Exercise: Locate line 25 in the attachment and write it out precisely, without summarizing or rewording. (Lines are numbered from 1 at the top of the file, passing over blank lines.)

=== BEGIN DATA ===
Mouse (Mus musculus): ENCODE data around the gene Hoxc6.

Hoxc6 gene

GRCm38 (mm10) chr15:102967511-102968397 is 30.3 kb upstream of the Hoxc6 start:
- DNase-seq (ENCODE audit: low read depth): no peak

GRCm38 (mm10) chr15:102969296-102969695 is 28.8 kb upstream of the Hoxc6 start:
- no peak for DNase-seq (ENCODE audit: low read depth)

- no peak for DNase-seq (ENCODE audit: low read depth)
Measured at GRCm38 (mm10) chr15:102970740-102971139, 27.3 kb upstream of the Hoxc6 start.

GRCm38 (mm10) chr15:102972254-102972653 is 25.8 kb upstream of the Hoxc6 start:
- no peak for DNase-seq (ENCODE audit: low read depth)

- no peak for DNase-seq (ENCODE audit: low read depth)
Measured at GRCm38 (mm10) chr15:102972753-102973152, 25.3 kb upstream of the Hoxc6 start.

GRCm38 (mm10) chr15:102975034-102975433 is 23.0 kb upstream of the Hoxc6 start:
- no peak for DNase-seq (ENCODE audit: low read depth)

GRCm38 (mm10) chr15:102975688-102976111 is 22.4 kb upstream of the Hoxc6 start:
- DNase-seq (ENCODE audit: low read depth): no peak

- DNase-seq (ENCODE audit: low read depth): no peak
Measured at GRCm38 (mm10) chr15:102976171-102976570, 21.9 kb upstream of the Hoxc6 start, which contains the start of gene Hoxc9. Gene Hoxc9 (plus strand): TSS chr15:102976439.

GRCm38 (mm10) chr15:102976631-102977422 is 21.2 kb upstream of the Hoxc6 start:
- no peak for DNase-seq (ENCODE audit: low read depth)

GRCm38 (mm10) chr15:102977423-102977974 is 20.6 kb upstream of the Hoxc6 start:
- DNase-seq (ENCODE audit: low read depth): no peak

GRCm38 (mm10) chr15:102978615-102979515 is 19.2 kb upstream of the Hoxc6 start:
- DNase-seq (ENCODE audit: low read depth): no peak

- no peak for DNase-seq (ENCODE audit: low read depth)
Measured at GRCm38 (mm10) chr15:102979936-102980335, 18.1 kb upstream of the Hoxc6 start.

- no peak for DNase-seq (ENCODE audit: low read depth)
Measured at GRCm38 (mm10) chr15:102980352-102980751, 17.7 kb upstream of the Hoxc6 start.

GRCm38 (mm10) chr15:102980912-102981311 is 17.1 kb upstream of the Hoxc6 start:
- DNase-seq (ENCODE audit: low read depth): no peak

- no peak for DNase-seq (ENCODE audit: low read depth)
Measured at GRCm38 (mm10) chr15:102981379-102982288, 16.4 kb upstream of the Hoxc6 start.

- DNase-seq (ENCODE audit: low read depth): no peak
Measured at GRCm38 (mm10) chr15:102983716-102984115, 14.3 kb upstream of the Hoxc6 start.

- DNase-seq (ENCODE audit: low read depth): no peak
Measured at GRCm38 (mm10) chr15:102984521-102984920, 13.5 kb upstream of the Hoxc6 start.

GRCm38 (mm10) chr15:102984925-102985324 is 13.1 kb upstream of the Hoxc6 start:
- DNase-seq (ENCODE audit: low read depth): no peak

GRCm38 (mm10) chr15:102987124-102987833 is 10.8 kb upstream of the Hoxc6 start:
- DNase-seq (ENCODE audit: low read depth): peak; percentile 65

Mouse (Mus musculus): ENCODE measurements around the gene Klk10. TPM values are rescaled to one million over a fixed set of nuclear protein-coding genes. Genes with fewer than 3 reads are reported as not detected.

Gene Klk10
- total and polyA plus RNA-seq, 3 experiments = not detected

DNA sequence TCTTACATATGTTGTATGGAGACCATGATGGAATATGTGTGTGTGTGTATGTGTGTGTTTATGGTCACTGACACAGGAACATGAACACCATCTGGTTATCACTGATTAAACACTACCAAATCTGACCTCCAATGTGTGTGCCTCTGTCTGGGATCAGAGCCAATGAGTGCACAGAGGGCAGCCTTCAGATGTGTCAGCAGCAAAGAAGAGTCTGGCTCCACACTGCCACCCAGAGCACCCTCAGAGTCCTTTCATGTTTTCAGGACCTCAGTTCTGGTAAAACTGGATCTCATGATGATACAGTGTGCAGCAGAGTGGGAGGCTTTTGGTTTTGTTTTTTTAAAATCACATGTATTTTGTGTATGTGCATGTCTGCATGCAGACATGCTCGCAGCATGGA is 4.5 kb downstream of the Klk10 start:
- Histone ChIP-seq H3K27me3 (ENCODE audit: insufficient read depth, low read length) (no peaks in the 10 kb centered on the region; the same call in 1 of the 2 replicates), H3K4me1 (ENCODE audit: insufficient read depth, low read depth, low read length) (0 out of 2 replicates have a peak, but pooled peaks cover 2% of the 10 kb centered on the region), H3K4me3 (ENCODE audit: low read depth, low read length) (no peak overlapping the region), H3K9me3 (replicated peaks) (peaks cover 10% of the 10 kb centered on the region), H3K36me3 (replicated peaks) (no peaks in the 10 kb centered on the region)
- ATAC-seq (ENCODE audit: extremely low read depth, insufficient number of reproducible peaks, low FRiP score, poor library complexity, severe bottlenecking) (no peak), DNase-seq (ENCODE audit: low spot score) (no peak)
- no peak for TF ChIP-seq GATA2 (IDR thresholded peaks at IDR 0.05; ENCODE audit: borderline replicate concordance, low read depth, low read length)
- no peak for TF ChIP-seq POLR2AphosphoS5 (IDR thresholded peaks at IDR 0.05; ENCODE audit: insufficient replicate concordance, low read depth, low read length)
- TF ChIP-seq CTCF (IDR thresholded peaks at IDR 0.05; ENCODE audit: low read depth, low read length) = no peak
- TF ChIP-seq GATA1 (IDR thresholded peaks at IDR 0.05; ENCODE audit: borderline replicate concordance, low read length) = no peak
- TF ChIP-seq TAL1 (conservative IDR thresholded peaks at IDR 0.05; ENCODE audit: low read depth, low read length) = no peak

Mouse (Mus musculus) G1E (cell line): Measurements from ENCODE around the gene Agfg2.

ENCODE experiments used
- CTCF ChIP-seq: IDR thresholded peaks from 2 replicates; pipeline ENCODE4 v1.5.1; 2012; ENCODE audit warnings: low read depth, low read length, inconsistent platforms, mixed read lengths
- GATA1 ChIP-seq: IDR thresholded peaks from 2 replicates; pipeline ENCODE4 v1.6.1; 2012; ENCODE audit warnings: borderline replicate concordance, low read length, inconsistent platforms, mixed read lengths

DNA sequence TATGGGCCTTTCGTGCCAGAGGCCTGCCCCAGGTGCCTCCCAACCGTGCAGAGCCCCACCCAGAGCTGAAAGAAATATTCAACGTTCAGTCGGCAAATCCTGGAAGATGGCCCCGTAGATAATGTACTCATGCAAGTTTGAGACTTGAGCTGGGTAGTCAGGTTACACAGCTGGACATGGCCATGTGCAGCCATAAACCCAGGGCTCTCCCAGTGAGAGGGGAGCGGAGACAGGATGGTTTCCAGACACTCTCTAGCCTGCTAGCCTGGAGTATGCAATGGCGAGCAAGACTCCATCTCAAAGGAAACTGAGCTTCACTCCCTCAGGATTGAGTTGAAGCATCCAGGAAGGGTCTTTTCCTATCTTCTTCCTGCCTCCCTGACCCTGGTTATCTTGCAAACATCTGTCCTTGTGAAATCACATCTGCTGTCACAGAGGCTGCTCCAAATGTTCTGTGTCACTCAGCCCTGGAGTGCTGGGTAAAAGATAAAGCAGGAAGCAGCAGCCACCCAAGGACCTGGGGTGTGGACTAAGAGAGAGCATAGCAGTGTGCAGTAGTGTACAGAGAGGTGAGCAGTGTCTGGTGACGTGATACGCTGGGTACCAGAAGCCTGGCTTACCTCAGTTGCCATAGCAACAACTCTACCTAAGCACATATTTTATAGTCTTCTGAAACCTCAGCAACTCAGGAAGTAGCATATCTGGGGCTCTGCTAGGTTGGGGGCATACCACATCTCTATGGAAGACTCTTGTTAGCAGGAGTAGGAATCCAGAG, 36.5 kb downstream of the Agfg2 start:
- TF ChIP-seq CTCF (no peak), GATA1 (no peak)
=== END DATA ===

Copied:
- no peak for DNase-seq (ENCODE audit: low read depth)